You might not know Jason Luke ’94, but you know his work.
He’s associate director for custodial and support services at Harvard’s Facilities Maintenance Operations. That makes him the Commencement superintendent who every June transforms the campus into a well-oiled machine for merriment (and solemnity).
His team sets up 80,000 chairs, 7,500 tables, 120 tents, and all the signage, pole hardware, and sound equipment to go with it.
During most of the year, Luke’s work takes a quieter path, but one that you see every day. He supervises a crew of 250 Harvard staffers who wash, buff, and shine 40 percent of Harvard’s 5 million square feet of building space.
The onetime Leverett House English concentrator worked on the Harvard cleaning staff as an undergraduate. In the past 13 years, Luke has traded a head full of Shakespeare and Melville for grittier (but still important) stuff. These days he puzzles over things like the life span of mops and what polishes work best on stone, slate, and marble.
While doing that, the father of two goes for the green. Ten years ago, Luke sensed a shift in his line of business, and started evaluating environmentally sound cleaning products. In the past five years, what was once a fringe fraction of the marketplace has emerged into the mainstream. As green products got steadily cheaper and better, he said, “we started to see this was the future of the whole cleaning industry.”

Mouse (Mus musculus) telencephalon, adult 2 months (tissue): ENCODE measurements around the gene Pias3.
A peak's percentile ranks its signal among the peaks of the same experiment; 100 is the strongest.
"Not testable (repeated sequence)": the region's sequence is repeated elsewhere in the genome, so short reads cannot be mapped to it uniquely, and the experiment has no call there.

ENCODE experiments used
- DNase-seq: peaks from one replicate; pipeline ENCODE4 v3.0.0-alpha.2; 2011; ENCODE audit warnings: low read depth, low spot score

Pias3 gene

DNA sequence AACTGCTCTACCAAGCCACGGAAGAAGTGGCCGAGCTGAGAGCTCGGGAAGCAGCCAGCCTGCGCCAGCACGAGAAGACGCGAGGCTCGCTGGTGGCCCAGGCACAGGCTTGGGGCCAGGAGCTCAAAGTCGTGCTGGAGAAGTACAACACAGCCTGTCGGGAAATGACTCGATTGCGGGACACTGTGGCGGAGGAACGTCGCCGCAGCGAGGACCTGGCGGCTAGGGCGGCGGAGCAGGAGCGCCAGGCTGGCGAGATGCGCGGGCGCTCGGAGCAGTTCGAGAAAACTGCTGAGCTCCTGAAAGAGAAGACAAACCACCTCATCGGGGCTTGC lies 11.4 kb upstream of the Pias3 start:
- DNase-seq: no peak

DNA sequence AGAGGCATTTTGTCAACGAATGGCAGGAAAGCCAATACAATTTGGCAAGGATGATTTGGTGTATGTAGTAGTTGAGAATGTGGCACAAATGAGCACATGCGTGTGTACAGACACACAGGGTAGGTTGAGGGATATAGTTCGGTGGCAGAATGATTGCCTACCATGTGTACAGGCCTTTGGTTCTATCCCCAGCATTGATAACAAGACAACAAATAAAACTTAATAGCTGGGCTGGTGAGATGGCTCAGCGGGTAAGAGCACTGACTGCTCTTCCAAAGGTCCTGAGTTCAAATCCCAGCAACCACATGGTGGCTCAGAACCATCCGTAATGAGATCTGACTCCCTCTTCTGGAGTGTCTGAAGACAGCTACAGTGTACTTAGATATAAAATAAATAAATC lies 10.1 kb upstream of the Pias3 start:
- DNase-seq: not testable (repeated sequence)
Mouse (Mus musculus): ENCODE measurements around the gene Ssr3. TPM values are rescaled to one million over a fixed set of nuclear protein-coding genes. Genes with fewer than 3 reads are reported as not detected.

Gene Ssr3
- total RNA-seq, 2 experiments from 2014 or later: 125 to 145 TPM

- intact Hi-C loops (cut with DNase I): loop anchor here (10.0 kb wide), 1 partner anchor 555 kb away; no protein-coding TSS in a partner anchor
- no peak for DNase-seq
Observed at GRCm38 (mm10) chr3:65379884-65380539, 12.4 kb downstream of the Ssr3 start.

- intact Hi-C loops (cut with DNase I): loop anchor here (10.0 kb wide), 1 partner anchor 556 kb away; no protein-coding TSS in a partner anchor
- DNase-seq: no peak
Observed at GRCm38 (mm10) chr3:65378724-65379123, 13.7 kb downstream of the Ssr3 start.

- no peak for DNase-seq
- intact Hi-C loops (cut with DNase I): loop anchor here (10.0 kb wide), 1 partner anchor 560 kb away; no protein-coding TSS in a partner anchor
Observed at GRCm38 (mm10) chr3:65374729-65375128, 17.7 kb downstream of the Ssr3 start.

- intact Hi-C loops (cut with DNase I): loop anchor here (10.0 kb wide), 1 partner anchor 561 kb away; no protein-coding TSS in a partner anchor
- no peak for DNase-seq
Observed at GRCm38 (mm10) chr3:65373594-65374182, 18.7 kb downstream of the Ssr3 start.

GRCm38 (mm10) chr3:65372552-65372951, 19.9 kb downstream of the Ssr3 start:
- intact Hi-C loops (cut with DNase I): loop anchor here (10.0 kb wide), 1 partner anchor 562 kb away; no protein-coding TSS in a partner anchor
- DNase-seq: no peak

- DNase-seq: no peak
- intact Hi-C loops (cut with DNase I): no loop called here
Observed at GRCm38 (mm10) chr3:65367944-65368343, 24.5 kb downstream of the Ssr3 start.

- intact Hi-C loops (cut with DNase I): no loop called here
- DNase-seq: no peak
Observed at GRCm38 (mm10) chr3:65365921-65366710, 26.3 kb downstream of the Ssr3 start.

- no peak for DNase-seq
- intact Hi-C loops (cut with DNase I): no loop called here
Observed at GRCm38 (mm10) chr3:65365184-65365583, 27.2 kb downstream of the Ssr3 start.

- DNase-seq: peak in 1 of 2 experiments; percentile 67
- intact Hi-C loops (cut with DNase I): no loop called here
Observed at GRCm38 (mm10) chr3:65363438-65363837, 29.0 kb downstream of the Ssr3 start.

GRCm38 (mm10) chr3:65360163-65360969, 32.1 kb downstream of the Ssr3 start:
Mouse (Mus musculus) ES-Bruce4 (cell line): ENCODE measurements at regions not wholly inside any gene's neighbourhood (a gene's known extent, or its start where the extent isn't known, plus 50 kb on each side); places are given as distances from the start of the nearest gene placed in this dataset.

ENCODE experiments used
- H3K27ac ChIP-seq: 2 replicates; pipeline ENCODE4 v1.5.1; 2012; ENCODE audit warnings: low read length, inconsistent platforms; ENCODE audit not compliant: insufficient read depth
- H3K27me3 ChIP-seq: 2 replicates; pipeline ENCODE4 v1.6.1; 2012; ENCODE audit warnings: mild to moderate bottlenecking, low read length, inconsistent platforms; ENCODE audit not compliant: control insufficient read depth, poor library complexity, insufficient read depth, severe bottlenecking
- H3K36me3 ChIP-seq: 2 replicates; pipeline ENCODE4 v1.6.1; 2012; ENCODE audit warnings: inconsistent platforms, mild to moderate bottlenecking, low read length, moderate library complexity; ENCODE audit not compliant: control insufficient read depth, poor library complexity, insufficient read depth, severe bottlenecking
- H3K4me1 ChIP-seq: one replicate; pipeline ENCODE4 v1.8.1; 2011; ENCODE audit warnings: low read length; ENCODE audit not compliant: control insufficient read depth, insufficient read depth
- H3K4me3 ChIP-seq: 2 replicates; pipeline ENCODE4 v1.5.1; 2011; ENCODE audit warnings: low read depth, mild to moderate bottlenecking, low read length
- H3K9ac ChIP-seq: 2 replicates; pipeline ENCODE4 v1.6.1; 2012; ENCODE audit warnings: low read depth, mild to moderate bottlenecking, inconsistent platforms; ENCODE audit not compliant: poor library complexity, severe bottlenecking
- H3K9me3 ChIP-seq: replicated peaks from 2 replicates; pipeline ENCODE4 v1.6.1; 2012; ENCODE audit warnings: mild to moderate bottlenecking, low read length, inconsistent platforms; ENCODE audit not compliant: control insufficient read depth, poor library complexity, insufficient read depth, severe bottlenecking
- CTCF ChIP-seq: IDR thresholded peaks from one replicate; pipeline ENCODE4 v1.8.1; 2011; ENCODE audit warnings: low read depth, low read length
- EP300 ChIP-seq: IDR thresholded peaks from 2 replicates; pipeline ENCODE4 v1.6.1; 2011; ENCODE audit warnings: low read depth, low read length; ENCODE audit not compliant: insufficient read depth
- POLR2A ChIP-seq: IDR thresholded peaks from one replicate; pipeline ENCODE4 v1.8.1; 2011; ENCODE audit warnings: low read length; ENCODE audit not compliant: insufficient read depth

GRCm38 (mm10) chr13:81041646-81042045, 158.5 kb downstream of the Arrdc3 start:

A 2003 pilot program at Harvard Divinity School turned into a blessing. For two years, Luke and his crews tested nonpolluting cleaners based on hydrogen peroxide, reusable microfiber rags, HEPA-filter vacuums, and nonammoniated glass cleaners. They used nontoxic floor strippers, adopted exact-measure dispensers for cleaning products, installed nonaerosol dispensers for restroom soap, and replaced toweling with unbleached brown paper.
Products and technologies like these improve indoor air quality, reduce waste, and minimize toxins and carcinogens.
By 2005, Luke said, the Divinity School had reduced the number of its cleaning chemicals from 40 to four, and the FMO’s Green Cleaning Service was ready to roll out University-wide.
He credited the Harvard Green Campus Initiative with co-developing the program. The University’s sustainability principles are important, said Luke, but the HGCI “creates excitement around participation.”
Low-tech and low-toxicity brands are his staff’s “default products,” he said, and comprise 75 percent of all the general-purpose, glass, and floor cleaners used. These safe, multiple-use products are certified by Green Seal, a nonprofit organization that identifies environmentally friendly cleaners.
Green products are gradually edging out their aggressively chemical counterparts, said Luke. “We’re continually trying to look at what’s out there, to stay on the cutting edge.”
— Corydon Ireland